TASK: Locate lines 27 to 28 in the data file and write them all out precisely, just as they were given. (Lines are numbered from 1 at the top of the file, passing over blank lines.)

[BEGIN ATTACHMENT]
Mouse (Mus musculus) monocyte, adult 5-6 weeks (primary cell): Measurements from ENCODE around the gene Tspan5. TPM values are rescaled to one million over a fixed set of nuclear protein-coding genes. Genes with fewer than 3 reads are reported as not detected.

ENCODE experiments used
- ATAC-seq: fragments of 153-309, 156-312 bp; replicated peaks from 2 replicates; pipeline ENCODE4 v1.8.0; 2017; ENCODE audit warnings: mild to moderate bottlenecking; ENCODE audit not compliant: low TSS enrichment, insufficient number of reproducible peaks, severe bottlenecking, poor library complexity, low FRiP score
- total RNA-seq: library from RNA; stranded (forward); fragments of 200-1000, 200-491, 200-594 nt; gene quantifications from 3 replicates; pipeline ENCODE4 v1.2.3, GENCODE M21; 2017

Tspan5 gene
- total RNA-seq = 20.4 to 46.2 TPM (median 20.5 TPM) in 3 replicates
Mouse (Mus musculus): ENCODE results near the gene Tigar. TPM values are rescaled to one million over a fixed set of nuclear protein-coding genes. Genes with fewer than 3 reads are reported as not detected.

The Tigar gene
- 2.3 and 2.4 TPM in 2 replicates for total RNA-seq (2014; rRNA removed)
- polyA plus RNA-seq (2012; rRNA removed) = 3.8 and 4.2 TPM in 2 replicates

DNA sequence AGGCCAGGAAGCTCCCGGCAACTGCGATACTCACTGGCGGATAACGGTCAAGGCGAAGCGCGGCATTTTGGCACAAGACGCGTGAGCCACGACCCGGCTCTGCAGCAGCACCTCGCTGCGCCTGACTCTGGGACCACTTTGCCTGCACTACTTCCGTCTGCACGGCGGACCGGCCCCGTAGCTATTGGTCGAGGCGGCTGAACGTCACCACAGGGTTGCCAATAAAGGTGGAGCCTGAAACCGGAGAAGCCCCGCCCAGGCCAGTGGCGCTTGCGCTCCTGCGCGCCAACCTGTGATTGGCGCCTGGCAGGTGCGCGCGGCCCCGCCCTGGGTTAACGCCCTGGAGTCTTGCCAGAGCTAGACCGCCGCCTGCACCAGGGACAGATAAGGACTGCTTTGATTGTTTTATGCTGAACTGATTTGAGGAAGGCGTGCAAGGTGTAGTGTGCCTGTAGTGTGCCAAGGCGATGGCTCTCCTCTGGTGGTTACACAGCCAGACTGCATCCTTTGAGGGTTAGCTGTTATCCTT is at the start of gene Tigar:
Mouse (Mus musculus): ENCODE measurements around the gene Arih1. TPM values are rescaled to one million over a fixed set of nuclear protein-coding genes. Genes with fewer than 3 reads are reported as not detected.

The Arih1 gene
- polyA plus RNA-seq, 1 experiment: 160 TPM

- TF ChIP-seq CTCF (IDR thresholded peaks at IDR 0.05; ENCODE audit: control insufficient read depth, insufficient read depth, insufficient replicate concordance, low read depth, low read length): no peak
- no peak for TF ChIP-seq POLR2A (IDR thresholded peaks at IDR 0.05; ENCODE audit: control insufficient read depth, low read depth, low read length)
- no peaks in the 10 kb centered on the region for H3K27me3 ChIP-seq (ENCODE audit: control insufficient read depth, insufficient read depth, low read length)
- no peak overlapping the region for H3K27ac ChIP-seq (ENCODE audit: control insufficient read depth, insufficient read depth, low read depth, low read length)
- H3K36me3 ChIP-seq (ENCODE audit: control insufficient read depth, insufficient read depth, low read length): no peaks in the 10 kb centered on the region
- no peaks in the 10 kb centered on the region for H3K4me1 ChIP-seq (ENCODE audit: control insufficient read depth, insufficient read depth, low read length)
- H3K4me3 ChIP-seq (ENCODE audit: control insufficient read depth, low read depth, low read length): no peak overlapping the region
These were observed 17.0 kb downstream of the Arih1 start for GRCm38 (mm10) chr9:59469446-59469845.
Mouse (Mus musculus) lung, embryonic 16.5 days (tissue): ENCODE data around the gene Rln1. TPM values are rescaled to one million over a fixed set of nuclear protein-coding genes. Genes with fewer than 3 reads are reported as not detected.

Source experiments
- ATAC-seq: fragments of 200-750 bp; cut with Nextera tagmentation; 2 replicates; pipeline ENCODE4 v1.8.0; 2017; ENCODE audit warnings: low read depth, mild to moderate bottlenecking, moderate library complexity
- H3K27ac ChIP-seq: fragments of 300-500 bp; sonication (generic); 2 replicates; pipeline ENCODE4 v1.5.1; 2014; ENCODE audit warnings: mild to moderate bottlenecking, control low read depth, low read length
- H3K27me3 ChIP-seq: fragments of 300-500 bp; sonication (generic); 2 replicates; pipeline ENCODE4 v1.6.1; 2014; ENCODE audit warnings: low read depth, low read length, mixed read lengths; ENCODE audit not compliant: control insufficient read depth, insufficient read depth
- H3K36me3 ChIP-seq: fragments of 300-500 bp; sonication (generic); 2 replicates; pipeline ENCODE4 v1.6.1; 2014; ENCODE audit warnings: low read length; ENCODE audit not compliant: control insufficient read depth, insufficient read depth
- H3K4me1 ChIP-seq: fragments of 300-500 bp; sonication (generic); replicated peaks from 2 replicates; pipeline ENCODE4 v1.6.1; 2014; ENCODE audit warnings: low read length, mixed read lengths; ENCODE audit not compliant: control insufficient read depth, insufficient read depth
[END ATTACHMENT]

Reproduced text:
- H3K27me3 ChIP-seq: fragments of 300-500 bp; sonication (generic); 2 replicates; pipeline ENCODE4 v1.6.1; 2014; ENCODE audit warnings: low read depth, low read length, mixed read lengths; ENCODE audit not compliant: control insufficient read depth, insufficient read depth
- H3K36me3 ChIP-seq: fragments of 300-500 bp; sonication (generic); 2 replicates; pipeline ENCODE4 v1.6.1; 2014; ENCODE audit warnings: low read length; ENCODE audit not compliant: control insufficient read depth, insufficient read depth